Visual Thinking Strategy

Part one of our Visual Thinking Strategy series

Ink Factory is a team of creative people, and we try to embrace that creativity in everything we do. From goal setting, to project planning, to problem-solving, you’d be hard-pressed to find us without a whiteboard marker in our hands. Looking for some creative solutions to a problem? Try our go-to visual thinking strategy that is sure to help you gain clarity and inspiration.



For the following exercises, we recommend using a whiteboard or sketchbook with bold markers and limited colors. Using physical tools (as opposed to an iPad or other digital tool) means you’ll be less distracted and more focused on creative solutions.

You can read a more in-depth post on all our tools here.


Visual Thinking Strategy requires working fast and loose


For the best visual thinking strategy, let loose!

Don’t be concerned with how your drawings look. These creative exercises are a means to an end–your solution. As long as you can read them and they make sense to you (or your team), you’re good to go.



Stay organized

Save your work along the way so you can keep track of where you’ve been and stay focused on where you’re going. We like to snap quick pics of our studio whiteboards with our phone and save them to an organized folder on our computers.


Visual Thinking Strategy Step 1

Define your problem

Set yourself up for success when creating a plan. Clarify your problem or goal and be specific. You may already have a clear objective in mind, but take some time to investigate it before proceeding to get to the core of the matter.


My goal: I wan to live a more sustainable lifestyle


Getting to the heart of your problem may be tough, but visual exploration can help. Write your initial problem or goal in the center of a page. In the example above, while a good starting point, the goal is a bit vague. What does living a more sustainable lifestyle actually mean?

Pro tip: Draw with your paper in landscape orientation. For visual note-taking, it gives the illusion of more room to work, even though the paper is the same size whichever way you turn it.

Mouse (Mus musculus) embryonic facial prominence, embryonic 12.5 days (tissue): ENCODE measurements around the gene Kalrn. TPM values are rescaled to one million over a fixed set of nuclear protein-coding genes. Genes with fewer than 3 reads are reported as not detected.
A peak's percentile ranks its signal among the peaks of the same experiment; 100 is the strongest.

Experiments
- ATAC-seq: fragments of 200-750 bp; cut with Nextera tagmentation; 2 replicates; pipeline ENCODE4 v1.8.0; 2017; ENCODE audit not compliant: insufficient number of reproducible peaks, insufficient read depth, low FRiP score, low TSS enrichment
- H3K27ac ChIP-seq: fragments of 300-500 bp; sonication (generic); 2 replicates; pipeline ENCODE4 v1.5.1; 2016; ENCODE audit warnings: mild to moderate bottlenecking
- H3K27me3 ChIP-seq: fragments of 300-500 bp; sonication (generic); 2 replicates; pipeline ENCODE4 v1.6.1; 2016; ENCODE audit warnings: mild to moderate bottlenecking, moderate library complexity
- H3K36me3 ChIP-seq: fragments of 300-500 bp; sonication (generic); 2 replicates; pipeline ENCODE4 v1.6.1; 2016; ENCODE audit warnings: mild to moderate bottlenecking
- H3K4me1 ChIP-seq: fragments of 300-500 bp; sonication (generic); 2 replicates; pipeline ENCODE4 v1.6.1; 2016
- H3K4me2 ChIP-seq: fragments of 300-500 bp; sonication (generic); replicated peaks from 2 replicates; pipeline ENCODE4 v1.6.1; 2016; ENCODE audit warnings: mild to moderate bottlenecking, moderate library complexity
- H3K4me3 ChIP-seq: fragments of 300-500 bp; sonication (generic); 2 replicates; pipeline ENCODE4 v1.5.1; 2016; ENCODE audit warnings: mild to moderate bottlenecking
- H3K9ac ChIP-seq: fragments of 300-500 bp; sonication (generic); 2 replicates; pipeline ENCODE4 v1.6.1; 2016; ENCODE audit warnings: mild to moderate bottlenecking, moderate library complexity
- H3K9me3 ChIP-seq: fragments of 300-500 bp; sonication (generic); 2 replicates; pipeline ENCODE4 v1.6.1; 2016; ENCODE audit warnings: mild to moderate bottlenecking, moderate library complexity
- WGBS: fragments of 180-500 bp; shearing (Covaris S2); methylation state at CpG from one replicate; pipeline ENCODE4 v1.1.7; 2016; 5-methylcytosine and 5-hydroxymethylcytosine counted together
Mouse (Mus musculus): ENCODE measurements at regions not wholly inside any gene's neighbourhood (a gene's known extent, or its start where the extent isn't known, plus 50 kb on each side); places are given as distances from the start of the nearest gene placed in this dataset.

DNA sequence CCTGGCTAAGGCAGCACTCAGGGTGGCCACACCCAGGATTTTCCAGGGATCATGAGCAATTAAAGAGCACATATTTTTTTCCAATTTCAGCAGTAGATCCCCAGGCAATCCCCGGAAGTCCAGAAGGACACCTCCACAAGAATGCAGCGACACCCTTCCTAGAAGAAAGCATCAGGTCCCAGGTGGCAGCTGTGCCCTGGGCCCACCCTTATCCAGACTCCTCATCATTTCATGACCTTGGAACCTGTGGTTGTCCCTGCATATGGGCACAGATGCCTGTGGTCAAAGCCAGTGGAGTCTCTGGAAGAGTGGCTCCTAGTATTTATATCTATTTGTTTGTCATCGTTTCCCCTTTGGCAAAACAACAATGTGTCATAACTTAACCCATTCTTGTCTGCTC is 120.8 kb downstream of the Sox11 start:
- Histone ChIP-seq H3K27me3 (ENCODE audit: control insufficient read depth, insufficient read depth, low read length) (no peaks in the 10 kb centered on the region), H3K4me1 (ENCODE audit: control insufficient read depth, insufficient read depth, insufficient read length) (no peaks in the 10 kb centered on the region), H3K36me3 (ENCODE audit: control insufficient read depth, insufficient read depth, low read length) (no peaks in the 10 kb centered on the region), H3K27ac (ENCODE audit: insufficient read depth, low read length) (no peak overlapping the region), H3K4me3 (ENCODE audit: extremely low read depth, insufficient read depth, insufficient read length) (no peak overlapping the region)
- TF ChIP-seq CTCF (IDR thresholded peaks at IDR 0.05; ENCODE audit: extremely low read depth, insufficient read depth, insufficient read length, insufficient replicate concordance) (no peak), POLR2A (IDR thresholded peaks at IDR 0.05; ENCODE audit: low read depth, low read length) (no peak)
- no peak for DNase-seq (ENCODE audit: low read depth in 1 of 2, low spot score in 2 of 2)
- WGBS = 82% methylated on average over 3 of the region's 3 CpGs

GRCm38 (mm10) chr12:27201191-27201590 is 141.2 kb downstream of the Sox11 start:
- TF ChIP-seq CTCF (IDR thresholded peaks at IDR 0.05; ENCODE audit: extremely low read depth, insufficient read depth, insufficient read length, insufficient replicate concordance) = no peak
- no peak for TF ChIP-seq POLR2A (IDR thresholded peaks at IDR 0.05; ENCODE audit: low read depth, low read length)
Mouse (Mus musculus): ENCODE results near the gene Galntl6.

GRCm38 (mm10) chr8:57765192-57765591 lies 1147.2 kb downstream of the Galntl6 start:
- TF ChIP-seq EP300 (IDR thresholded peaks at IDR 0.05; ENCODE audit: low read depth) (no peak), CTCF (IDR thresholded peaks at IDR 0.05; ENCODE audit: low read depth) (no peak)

Ask Why

Now, ask yourself “why?” Your answers to “why” be small and trivial, or they can be large and looming. Draw arrows outward from your center problem for each “why” and write them down. You might have a lot of reasons or just a few major ones.

You may find that why is the wrong question to ask, and that’s fine. Investigate your problem with who, what, when, or how if that is more relevant to your objective. However, UX design encourages asking “why” first and foremost, because it helps get to underlying motivations. The who, what, when, and how generally come later in our visual thinking strategy.

Pro tip: Use your extra bold marker to draw the keywords in your why statements.



Finalize your problem statement or goal

Now, contain your most important “why” statements with a thinner marker or a marker in an accent color. Review your drawing, and annotate the questions or words that have the most meaning or importance to you by circling, highlighting, or starring them or adding notes and further questions.



On a new page or area of your whiteboard, re-write your problem or goal statement based on your “why” investigation. You can sketch the statement in with a pencil first to make sure your spacing looks good, and then draw with a marker on top of the pencil sketch.

Pro tip: Doing rough or process drawings on grid paper will help train you to write in straighter lines.

Make a  commitment to your goal by drawing it large and bold. Since this visual is meant to be used as a reference for our final strategy, it’s up to you how refined you want to make it. You can add a visual icon to accompany it, or add a container in an accent color.

Notice how the above example is more specific than what we started with, and it’s phrased optimistically with “I will” language.


You’re done with the first step in our visual strategy

Great work! You’ve tackled the first step on the way to solving a problem and achieving your goal. Hang on to your work from this section, because you’ll need it for the next step.